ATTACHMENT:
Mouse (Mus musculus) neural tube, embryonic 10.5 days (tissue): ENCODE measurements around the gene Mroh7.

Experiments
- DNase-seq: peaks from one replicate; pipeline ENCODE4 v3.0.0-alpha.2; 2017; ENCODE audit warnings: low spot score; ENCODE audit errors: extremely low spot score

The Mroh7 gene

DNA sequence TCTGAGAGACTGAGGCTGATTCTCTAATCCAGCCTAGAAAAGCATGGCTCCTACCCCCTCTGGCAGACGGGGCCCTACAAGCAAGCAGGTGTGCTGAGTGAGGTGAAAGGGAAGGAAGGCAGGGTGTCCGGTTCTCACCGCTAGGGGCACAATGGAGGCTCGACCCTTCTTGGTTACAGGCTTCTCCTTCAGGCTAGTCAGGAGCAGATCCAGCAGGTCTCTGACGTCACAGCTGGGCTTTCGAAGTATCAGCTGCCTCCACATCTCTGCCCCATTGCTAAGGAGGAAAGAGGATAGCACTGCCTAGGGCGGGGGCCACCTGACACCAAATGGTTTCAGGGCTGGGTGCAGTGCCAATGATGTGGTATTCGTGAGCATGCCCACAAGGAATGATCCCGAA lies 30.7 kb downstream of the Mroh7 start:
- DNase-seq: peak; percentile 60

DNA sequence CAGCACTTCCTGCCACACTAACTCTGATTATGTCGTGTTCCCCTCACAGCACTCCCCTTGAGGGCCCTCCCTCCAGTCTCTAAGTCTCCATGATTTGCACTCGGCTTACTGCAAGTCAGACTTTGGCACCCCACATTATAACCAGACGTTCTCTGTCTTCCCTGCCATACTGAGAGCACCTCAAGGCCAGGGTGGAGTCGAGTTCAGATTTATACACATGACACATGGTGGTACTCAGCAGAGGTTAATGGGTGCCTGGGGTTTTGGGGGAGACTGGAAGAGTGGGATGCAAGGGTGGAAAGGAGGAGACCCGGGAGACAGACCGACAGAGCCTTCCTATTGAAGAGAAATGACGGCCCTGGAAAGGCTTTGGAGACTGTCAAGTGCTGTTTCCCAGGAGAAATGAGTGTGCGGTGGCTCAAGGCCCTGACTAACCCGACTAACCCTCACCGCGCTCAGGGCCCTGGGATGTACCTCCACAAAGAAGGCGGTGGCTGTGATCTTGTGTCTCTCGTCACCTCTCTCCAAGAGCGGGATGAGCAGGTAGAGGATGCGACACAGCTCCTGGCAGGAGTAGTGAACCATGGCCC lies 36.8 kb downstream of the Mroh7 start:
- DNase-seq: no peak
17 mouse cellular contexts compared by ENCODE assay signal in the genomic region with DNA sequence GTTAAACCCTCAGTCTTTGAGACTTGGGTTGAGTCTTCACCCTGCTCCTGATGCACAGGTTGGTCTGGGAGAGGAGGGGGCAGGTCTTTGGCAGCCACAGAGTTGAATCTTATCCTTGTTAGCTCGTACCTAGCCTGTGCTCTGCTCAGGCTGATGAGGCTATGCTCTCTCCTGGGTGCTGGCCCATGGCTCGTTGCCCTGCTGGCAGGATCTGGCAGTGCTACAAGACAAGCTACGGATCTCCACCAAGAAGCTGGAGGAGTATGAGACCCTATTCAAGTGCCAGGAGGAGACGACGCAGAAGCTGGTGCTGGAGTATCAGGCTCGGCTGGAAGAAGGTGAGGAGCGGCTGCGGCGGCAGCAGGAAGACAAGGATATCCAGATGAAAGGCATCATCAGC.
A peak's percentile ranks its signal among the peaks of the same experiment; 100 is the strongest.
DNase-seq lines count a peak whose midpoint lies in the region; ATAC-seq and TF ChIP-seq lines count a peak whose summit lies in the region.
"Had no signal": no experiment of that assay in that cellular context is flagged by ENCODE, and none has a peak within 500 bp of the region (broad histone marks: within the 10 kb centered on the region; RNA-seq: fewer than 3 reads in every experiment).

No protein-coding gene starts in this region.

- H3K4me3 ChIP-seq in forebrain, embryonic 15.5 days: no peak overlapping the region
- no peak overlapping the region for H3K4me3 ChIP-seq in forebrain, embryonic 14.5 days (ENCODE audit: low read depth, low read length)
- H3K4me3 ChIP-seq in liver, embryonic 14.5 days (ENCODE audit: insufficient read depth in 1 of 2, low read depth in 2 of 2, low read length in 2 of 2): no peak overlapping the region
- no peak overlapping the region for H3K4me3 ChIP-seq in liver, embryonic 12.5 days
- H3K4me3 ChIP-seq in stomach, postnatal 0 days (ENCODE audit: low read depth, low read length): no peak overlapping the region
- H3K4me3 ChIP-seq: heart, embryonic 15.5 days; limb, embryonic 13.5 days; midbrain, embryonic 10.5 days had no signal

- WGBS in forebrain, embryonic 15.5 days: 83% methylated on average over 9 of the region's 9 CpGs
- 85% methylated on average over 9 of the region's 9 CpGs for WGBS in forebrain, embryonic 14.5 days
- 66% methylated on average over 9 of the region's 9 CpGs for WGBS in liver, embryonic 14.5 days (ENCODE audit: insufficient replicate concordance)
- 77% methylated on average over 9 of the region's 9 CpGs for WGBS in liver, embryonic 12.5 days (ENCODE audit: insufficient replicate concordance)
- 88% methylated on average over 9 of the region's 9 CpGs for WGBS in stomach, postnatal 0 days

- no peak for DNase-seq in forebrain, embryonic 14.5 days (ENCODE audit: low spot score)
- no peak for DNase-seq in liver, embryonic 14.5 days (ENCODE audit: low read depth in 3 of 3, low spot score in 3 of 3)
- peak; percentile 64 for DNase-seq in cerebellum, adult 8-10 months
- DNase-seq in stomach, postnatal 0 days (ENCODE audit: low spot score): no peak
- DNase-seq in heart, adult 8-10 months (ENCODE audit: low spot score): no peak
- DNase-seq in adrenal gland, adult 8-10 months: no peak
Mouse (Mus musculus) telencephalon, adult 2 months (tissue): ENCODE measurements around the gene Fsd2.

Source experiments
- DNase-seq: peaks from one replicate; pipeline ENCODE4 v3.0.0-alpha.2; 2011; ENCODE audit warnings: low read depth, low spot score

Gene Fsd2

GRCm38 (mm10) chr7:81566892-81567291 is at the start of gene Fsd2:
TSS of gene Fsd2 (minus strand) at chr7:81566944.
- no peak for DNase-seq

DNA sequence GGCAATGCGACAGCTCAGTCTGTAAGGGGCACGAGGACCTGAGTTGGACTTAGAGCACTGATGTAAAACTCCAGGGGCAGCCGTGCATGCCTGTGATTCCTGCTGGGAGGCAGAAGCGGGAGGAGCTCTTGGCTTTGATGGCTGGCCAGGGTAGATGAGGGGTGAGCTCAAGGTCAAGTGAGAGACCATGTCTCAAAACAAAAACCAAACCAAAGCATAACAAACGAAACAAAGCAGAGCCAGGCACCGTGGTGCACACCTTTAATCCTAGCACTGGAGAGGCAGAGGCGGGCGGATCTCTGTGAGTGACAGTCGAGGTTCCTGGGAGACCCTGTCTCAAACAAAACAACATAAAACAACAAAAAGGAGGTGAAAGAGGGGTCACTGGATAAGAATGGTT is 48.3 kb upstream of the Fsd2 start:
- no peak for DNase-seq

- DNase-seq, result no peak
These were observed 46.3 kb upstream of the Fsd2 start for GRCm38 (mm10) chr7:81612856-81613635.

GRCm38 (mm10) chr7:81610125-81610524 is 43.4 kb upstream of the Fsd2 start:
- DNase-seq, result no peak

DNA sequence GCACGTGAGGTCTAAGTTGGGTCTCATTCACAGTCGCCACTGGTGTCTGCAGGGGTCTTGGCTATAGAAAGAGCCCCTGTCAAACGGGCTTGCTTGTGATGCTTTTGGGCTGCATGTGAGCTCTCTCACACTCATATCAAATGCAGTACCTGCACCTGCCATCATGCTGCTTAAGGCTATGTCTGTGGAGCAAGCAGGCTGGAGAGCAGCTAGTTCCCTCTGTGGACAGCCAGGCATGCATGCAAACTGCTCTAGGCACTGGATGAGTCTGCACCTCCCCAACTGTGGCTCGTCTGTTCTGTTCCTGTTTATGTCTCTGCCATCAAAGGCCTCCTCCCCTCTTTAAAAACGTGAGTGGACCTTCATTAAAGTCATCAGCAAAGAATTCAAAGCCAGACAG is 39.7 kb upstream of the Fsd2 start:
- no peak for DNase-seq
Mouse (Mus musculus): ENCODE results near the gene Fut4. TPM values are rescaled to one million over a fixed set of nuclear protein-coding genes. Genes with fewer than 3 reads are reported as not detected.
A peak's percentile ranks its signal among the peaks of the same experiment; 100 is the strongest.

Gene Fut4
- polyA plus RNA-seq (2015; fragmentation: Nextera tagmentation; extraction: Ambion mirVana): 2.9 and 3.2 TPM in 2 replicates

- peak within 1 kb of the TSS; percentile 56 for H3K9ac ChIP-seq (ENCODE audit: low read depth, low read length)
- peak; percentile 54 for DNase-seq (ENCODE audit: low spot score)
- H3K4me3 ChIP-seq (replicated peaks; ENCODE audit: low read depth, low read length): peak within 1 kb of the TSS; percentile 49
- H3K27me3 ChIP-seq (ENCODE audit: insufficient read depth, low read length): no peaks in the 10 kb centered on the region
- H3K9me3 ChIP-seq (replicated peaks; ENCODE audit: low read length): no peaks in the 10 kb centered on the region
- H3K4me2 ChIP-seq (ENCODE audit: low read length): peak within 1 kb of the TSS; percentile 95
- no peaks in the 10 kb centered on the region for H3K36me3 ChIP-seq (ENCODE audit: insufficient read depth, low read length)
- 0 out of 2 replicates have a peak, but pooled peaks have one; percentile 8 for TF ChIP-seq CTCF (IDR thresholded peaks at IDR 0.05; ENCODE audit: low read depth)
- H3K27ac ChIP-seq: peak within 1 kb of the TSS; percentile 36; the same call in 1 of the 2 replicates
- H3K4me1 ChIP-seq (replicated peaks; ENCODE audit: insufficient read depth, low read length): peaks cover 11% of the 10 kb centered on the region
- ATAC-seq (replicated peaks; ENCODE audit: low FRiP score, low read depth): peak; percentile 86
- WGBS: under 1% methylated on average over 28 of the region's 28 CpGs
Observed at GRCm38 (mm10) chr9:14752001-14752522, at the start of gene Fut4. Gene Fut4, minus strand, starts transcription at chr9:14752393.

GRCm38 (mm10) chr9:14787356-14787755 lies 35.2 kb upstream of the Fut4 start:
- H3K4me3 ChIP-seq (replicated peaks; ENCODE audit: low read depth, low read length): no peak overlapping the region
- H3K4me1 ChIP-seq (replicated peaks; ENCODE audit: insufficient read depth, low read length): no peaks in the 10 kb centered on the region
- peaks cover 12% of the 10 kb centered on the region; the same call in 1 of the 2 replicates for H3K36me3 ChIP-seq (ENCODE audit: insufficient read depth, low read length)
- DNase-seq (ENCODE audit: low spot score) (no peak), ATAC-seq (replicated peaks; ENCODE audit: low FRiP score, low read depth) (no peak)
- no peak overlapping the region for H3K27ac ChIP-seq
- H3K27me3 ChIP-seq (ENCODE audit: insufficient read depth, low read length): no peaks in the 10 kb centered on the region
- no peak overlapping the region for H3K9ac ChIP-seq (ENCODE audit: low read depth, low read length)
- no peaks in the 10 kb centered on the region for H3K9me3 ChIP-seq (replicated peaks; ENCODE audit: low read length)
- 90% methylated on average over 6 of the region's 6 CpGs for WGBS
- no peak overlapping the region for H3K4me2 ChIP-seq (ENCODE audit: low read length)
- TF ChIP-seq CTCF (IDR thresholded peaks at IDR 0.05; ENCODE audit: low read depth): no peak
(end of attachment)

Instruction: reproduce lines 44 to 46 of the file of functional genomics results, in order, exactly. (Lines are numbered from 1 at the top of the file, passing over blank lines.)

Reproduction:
DNA sequence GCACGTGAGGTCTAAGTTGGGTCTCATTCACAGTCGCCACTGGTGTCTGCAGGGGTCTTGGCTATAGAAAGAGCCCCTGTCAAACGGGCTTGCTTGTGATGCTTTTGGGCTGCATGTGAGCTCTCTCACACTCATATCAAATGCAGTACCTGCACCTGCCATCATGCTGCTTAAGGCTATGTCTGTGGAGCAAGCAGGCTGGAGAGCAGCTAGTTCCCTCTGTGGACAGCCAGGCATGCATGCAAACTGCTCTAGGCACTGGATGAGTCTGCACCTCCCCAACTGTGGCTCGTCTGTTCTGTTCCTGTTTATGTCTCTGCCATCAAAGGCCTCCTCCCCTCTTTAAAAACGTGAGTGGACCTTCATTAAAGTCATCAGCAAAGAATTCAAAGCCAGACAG is 39.7 kb upstream of the Fsd2 start:
- no peak for DNase-seq
Mouse (Mus musculus): ENCODE results near the gene Fut4. TPM values are rescaled to one million over a fixed set of nuclear protein-coding genes. Genes with fewer than 3 reads are reported as not detected.